Joel Brouwer's "lines": "Lines from the Reports of the Investigative Committees," "Lines on Marriage," and "Lines on Distance" are weighty with craft but for at least the first poem, drowned by temporality. Just a few months after the Deepwater Horizon disaster, it is already too late to read such a poem--poetry is not news, it's truth. A mismashed, dial-spinning, wheel-spinning poem simply goes nowhere. Perhaps like all that effort to seal that cap--but I fear that is gilding the wilted lily.
"Lines on Marriage" and "Lines on Distance" are more successful, though "Lines on Marriage" falls into the nihilist's trap:
they don't do
anything and are
no one. Which is to
say they're like us.
. . .
is pettiness and
mediocrity, which is
to say life itself
The hateful bleakness of Brouwer's poem is countered with the image of marriage, and hearkens back to Wetzsteon's earlier poems in the issue:
and as long as you
are with me I wish
never to be cured.
The speaker has an absence of faith in anything but his love. This is far more bleak than sweet.
"Lines on Distance," while not as disjointed as the first poem, is still bogged down by temporality (the War on Terra) and a distasteful discourse on masturbation. The poem includes the curt instruction: "If nothing like/this has happened to you, imagine it" but its value hardly pays for the poem itself, which ends up being a purposeless poem about purposelessness. If that was the goal, how is the ink superior to a blank page?
Peter Spagnuolo's two sonnets are "Her Scar" and "Interpol 22019-1.7: The Head of the Hatra Apollo." "Her Scar" is a passable nostalgia poem that makes the nearly unforgivable mistake of a heavy-handed etymologicalizing of "remember" into "re-member." I suppose this is inevitable in a climate where metaphor is shunned, but obvious wordplay is hardly a substitute. "Interpol. . ." cuts a more dramatic picture regarding the dual impermeability and inessentiality of art. Of the poems in the issue, it does the best job of painting image--we see the singing goatherd and his Kalashnikov.
Dean Young's two poems: "The New Optimism" and "Speech Therapy" have "learned all the wrong lessons." "The New Optimism" falls prey to histrionics ("the last polar bear") and, though it begins as fine satire, loses it in the last quarter, not unsurprisingly, when it mentions a certain oil spill. "Speech Therapy," as it says "learned the wrong lessons": it begins on a wrong note and ends, not explaining the wrong note, but in an entirely unrelated place--perhaps imagining how the speaker is better than Prufrock? I suppose that's a fine and attainable goal (he's not the best person, you know) but if a poem's going to run up against Eliot, it ought to have some fight in it.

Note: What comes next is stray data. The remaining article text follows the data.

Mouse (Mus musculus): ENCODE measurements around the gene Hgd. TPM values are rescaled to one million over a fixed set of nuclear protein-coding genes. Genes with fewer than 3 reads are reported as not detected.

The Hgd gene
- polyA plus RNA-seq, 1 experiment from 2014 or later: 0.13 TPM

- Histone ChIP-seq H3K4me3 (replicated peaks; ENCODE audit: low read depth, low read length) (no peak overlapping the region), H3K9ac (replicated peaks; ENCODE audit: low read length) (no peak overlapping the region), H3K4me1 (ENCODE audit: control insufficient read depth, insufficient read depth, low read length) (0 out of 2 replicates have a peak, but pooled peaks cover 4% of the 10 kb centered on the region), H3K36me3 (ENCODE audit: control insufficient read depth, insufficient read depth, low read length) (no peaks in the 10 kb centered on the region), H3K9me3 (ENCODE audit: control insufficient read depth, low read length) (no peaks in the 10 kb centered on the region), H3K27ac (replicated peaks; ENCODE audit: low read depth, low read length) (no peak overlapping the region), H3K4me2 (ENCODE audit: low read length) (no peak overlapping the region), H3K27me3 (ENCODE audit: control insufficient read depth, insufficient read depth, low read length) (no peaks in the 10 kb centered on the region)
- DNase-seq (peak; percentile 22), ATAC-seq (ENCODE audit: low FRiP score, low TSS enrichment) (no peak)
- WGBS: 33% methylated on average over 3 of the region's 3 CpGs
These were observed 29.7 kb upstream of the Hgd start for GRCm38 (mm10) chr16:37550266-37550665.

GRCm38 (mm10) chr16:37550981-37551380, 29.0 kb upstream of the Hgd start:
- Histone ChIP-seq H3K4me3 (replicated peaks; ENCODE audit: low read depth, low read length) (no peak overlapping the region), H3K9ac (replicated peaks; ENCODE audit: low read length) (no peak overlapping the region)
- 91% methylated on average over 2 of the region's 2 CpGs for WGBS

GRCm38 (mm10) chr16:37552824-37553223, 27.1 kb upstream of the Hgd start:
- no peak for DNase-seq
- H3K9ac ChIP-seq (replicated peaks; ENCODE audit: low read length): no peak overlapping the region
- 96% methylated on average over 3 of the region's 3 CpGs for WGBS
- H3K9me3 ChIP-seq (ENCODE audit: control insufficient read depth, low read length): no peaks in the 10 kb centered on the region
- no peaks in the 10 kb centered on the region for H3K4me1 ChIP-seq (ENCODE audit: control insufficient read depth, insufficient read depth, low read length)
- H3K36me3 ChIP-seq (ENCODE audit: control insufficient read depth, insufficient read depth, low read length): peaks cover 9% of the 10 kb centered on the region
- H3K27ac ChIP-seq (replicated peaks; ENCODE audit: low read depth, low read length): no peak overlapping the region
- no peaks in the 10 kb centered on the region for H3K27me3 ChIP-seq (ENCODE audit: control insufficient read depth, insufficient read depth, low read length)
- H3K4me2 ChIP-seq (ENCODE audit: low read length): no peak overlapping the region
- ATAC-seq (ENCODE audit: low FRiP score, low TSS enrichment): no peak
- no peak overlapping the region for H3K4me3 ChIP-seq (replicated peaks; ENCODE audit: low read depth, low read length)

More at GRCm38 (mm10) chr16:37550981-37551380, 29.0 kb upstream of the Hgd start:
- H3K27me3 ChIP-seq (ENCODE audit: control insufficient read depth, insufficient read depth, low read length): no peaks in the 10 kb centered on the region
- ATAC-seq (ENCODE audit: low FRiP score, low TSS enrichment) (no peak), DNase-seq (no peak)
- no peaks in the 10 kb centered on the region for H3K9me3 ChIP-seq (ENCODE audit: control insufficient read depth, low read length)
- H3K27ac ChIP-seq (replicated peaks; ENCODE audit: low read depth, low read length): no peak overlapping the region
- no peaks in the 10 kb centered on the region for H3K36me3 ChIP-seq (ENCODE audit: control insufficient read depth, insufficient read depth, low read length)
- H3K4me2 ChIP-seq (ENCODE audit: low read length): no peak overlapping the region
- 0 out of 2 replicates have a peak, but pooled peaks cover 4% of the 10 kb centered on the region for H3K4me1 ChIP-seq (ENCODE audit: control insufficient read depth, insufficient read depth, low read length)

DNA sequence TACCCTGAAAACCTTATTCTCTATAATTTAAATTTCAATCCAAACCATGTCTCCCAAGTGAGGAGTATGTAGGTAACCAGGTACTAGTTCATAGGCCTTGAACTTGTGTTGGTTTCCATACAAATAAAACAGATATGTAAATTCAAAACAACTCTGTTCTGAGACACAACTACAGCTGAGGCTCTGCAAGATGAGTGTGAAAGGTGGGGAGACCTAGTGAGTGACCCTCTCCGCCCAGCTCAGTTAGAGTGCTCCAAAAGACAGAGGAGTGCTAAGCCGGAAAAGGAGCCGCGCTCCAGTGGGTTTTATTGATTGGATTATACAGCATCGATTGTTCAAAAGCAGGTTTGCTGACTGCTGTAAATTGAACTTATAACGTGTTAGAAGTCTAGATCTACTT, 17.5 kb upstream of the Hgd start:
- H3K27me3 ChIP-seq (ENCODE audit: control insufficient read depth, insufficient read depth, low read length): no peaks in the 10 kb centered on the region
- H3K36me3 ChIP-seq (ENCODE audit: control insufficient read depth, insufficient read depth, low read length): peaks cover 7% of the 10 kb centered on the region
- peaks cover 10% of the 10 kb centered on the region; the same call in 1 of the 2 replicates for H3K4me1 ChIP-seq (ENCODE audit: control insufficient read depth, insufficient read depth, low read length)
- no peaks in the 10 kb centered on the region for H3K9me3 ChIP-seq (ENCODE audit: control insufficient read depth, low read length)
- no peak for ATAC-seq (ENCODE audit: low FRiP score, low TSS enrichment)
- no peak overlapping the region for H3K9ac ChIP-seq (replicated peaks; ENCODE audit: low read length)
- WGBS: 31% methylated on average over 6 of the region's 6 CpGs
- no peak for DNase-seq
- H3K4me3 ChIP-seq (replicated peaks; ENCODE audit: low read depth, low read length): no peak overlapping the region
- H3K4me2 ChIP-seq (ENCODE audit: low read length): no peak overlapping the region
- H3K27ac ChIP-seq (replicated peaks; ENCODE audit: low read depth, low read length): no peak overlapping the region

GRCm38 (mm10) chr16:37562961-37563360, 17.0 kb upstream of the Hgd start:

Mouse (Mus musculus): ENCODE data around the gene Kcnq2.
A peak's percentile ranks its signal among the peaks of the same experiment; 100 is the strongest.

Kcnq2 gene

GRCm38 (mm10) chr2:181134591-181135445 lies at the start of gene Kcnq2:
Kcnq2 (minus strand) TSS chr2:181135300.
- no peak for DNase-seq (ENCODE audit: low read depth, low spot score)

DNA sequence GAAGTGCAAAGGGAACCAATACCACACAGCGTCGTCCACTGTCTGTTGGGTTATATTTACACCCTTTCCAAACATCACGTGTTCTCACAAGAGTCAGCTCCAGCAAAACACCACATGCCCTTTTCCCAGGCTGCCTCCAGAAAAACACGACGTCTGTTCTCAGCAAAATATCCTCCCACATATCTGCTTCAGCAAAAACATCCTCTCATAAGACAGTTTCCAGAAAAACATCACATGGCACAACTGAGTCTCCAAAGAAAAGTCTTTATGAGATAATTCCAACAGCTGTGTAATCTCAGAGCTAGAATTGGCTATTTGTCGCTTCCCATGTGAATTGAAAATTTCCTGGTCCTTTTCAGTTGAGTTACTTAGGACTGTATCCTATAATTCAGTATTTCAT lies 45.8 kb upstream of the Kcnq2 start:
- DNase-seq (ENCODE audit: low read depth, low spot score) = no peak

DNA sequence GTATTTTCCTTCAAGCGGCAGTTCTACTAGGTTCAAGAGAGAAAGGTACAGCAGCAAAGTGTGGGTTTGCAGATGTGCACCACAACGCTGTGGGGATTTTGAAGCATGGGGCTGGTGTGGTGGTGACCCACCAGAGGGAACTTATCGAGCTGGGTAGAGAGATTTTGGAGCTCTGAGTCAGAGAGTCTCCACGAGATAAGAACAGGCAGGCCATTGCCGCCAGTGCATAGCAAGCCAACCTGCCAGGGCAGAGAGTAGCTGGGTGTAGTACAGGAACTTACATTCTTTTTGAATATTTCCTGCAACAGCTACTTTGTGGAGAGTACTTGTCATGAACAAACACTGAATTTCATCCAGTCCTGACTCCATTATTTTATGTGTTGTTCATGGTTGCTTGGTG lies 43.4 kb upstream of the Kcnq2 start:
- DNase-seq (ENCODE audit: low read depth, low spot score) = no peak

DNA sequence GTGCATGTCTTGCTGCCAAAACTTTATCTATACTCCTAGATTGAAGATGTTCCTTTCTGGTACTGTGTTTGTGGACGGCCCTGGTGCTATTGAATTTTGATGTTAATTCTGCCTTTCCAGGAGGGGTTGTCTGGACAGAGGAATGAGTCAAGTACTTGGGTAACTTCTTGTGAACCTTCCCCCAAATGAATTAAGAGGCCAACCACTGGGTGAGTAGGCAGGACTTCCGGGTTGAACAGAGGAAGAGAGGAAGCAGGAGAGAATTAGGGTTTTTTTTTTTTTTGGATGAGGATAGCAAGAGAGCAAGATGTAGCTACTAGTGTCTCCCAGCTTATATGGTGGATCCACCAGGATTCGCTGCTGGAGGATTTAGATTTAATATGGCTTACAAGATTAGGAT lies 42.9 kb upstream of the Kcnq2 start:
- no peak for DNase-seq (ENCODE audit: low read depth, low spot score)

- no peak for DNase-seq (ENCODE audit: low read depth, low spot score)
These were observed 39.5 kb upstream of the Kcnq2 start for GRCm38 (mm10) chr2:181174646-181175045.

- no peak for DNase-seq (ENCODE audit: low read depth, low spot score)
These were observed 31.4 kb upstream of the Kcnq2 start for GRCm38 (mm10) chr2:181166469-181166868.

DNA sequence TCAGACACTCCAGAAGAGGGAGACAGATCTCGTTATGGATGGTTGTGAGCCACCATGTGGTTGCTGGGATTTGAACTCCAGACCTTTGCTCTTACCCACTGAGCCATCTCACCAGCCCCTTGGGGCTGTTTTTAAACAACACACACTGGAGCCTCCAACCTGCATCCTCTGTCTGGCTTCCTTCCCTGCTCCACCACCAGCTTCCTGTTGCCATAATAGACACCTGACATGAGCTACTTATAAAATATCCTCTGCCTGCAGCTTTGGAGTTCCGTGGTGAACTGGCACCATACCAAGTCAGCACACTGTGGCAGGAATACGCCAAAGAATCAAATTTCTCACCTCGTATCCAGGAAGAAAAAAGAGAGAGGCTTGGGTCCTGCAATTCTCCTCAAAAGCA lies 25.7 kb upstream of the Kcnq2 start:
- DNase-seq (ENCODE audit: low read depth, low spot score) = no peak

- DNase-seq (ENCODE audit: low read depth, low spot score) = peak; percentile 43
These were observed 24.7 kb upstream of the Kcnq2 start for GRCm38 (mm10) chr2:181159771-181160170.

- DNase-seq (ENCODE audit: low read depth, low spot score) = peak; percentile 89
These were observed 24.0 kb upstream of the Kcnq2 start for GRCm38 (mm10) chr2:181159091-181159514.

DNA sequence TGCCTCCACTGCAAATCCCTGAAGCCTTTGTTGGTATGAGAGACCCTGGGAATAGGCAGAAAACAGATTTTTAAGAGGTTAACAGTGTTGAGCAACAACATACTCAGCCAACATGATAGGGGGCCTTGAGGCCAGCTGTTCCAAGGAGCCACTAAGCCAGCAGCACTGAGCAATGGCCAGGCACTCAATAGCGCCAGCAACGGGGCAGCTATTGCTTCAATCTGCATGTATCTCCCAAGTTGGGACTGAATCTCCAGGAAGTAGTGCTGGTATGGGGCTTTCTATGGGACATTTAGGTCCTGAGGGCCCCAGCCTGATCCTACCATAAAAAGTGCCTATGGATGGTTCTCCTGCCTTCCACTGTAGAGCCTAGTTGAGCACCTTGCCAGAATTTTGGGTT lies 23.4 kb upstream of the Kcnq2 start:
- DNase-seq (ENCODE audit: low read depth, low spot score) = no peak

Jane Mead's poems "The Geese" and "Walking, Blues" close out this issue's poetry section. In "The Geese," Mead refers to geese as being "nuanced/and muscular." Perhaps there is a different brand of Goose in Florida and Italy, but I've never seen one I would consider either nuanced or muscular--indeed, cooking a Christmas Goose means using an electric roaster so as not to coat the house oven with fat. "Walking, Blues" is a good stab at light verse, with rhythms and rhymes hidden. But the poem is in such a hurry--to what?--that I can't get a grip on it. I wonder if it's not a rewrite of "We Real Cool"--but it lacks the threat and punch of Brooks' gangsters.
In "This Is Your Brain on Poetry," Ange Mlinko interviews Iain McGilchrist on the nature of the division of the brain and its relationship to poetry. First let me say that McGilchrist's responses were so cogent and moving that I put down the issue in the middle of the interview, went to amazon and ordered the book. If you like the angle of the arguments I have presented on this blog, this book is for you a thousand times over.